Ong Beng Hee had an 81-minute match late on Wednesday night when he beat Thierry Lincou in the fifth and since Nick Matthew has a good record against him it was something of a surprise that the Malaysian controlled each of the three games to record his second win in the Jubilee group.

Matthew seemed unable to raise the tempo, something that he has recently done very effectively, and Ong was relatively untroubled to win in three games.

Just as Ong had done, Thierry Lincou came up fresher than might have been expected against the unbeaten Peter Nicol. The local hero was always slightly ahead in the first game until 7/6 when the Frenchman caught up with him to steal the game 9/7.

Nicol romped away to 8/3 in the second, eventually taking it 9/5 and it seemed reasonable to think that Lincou's efforts of the night before might begin to tell. It didn't happen though and Lincou was soon at 8/3. A spirited recovery took Nicol to 6/9, but that was it and Lincou led 2-1.

Nicol led 4/2, 7/3 and 8/5 in the fourth, but failed to capitalise and not only lost the match, but his place in the final on countback, probably to his disappointment.

Lee Beachill had blister problems, but put up a game performance in an entertaining match with John White. They were definitely enjoying themselves and soon the crowd were too. The world no 4 won the first, the world no 1 the second 13/11 and then very quickly took a 2-12 lead, 9/2. The Yorkshireman threatened to get level, leading 8/9 in the fourth, but it was White who took it 10/8 to guarantee a place in the top four.

If David Palmer were to beat James Willstrop in the last match of the night, White would be in the final, but if Willstrop were to succeed he would become Lincou's opponent.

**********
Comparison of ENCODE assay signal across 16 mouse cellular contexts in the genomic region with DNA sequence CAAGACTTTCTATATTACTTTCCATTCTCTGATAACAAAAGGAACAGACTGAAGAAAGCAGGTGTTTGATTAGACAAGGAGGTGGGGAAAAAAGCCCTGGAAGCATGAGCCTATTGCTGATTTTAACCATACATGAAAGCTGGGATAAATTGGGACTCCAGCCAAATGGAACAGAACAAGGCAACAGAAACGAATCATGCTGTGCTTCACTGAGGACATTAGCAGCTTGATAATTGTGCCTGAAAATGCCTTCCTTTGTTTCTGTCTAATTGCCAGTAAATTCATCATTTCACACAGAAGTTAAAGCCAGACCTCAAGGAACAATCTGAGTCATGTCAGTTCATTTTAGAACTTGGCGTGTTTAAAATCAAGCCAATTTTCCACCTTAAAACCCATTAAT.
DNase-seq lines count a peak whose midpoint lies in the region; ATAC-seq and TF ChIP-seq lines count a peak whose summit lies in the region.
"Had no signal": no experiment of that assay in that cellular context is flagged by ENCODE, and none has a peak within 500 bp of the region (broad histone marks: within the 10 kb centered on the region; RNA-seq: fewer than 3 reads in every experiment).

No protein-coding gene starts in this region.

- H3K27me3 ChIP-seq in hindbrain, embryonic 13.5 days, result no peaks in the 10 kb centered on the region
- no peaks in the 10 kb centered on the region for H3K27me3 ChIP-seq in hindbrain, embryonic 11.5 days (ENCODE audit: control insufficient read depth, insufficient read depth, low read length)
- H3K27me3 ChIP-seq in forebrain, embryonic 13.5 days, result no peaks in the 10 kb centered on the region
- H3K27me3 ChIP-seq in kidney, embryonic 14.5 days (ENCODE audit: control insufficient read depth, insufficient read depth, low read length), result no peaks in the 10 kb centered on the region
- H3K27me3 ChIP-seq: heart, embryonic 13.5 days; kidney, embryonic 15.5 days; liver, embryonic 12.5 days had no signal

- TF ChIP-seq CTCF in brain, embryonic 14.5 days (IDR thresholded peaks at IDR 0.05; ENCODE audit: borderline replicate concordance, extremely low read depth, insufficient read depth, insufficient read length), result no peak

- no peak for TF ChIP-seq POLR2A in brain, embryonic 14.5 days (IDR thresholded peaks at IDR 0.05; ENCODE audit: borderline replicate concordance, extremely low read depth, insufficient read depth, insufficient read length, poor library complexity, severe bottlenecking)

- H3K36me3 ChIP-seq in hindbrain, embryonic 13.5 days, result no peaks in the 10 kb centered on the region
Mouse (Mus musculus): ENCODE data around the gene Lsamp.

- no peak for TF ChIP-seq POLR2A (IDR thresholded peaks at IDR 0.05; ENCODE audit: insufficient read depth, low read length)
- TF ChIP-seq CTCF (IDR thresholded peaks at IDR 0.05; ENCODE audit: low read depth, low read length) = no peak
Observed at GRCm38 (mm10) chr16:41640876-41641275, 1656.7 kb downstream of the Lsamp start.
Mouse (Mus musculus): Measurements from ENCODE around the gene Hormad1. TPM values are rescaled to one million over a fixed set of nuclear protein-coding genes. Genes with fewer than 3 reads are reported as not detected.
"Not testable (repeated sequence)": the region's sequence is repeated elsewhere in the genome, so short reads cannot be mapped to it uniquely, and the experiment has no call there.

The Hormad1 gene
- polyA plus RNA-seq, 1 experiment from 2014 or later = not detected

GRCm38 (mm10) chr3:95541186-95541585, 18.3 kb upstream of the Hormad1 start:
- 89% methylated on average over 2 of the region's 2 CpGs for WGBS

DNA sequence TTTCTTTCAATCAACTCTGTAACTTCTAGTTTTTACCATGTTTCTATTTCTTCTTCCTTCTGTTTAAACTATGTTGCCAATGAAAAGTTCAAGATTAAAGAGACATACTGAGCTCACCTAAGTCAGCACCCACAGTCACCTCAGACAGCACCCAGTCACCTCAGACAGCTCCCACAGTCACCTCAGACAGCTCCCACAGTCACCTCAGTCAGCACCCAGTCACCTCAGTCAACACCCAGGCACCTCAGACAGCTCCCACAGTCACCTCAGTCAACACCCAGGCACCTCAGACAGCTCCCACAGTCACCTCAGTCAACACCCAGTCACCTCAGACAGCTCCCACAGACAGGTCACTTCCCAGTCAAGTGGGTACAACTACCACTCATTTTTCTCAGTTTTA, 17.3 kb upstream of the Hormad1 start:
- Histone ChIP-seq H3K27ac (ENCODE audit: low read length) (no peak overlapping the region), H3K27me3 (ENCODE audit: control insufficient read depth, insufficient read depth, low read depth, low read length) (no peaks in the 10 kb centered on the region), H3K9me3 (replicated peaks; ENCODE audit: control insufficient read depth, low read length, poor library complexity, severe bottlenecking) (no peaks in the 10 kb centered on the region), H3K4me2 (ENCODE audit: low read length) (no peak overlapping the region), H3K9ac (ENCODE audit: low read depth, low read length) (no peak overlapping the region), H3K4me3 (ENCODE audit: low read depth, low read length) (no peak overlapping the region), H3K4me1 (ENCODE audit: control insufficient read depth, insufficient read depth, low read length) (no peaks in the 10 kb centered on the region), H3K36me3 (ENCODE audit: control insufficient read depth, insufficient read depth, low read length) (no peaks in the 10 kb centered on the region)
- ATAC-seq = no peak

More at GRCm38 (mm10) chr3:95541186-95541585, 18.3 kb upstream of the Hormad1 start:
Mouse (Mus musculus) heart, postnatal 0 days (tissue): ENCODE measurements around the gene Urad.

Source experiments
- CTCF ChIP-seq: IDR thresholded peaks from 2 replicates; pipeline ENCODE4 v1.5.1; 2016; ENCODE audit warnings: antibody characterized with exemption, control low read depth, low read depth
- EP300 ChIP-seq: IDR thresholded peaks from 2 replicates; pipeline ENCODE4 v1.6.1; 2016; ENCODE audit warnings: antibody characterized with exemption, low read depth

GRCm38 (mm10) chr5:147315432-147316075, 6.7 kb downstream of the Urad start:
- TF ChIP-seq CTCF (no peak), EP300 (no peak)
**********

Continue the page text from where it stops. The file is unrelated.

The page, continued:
Willstrop had played well to beat White the night before and he was soon in impressive form, attacking uninhibitedly, missing very little. He controlled three games to win conclusively and to set up an England v France final, a prelude to Saturday's rugby showdown.

So Friday's line-up is:
3rd/4th:  Nicol v White
Final: Lincou v Willstrop

at the East Wintergarden, which will be a total sellout, after splendid crowds all week.


Jubilee Place Group:

Ong Beng Hee bt Nick Matthew
9/5, 9/4, 9/7 (32m)
Thierry Lincou
bt Peter Nicol
9/7, 5/9, 9/6, 10/8 (50m)

Canada Place Group:

John White bt Lee Beachill
5/9, 10/9, 9/2, 10/8 (55m)

James Willstrop bt David Palmer
9/7, 9/5, 9/6 (27m)


Day THREE preview:
With Ong Beng Hee having defeated Thierry Lincou in the longest match of the tournament to date by far, Peter Nicol should make tomorrow's final from the Jubilee Group.

The heavier Canada Group is anybody's guess. Each player has won once and the winners tonight will provide the finalist, the deciding factor when wins are equal being head-to-head.

Lee Beachill has blistered feet and may struggle with John White, in which case the world number one will want David Palmer to beat James Willstrop. Should Willstrop and White win the youngster will be in the final. Any of the four can win through, so entertainment is guaranteed.